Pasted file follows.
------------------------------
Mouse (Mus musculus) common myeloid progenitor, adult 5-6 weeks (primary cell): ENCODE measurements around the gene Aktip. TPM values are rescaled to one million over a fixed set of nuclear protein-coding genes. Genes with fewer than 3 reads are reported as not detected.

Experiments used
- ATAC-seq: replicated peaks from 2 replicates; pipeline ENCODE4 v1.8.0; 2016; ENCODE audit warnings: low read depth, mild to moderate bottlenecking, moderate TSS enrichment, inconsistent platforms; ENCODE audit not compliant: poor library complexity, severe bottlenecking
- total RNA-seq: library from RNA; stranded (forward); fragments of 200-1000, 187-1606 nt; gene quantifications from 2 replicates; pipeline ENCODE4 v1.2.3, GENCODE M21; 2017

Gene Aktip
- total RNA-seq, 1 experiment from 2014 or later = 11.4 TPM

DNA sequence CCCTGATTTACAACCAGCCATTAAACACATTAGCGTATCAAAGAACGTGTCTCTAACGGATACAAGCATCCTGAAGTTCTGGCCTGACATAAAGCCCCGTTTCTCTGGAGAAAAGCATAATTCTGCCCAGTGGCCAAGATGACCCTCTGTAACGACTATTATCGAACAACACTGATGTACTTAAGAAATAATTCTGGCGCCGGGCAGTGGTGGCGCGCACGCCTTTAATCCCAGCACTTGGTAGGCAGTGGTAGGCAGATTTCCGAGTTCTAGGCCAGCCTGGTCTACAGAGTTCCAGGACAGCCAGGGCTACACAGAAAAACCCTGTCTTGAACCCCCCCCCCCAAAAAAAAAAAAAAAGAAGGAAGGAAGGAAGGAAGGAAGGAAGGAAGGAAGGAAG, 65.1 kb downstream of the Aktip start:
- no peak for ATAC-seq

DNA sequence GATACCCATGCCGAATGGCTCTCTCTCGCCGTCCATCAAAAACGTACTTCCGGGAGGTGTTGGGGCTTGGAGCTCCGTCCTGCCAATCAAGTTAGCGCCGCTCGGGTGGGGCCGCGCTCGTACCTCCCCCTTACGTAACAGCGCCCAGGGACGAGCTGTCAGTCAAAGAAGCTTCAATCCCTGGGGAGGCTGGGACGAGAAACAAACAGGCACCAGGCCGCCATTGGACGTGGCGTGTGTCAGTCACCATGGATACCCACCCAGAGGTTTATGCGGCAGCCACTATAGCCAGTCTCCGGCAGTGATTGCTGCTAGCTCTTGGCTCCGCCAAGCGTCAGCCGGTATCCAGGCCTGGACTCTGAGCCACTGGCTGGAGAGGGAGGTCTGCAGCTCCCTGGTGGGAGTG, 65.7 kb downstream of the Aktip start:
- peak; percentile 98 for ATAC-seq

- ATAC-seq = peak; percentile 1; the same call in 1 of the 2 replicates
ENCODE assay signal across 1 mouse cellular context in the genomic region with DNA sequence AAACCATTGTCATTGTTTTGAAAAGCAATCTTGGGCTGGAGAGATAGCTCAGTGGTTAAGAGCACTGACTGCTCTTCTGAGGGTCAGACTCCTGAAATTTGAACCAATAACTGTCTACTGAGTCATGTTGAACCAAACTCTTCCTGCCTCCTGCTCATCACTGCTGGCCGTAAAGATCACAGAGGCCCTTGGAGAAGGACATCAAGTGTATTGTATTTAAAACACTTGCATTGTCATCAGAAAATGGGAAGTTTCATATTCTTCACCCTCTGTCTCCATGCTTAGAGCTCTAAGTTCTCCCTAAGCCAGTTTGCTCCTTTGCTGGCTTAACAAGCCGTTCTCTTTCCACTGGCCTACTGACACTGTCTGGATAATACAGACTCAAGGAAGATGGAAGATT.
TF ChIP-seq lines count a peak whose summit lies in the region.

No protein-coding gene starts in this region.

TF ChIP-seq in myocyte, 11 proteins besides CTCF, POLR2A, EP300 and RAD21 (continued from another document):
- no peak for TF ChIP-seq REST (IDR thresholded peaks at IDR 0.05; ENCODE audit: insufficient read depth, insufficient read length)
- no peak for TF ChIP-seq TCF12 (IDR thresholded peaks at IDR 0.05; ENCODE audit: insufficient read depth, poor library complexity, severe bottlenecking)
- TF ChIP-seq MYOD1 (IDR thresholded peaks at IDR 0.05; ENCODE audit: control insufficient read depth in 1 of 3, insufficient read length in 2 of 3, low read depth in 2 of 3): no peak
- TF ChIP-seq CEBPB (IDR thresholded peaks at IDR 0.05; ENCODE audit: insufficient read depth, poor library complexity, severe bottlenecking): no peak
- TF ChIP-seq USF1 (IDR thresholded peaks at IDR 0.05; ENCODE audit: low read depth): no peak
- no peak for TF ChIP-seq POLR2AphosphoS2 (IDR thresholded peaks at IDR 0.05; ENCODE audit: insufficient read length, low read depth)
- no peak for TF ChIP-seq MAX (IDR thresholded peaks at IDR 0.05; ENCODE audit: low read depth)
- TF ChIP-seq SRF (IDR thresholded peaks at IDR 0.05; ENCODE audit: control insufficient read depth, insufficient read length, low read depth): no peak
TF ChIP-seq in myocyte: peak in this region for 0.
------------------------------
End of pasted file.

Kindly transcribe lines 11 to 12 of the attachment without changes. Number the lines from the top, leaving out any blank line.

- ATAC-seq = peak; percentile 1; the same call in 1 of the 2 replicates
ENCODE assay signal across 1 mouse cellular context in the genomic region with DNA sequence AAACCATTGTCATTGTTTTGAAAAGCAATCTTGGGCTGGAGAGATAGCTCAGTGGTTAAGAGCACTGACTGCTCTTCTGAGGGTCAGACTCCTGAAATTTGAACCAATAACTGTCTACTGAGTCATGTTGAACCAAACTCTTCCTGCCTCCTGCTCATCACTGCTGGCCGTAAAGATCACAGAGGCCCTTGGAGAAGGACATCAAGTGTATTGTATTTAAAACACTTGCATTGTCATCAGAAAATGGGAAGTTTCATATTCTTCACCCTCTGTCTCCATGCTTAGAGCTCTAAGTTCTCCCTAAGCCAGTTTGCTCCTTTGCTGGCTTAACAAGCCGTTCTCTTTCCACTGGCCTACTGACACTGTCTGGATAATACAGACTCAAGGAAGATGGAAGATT.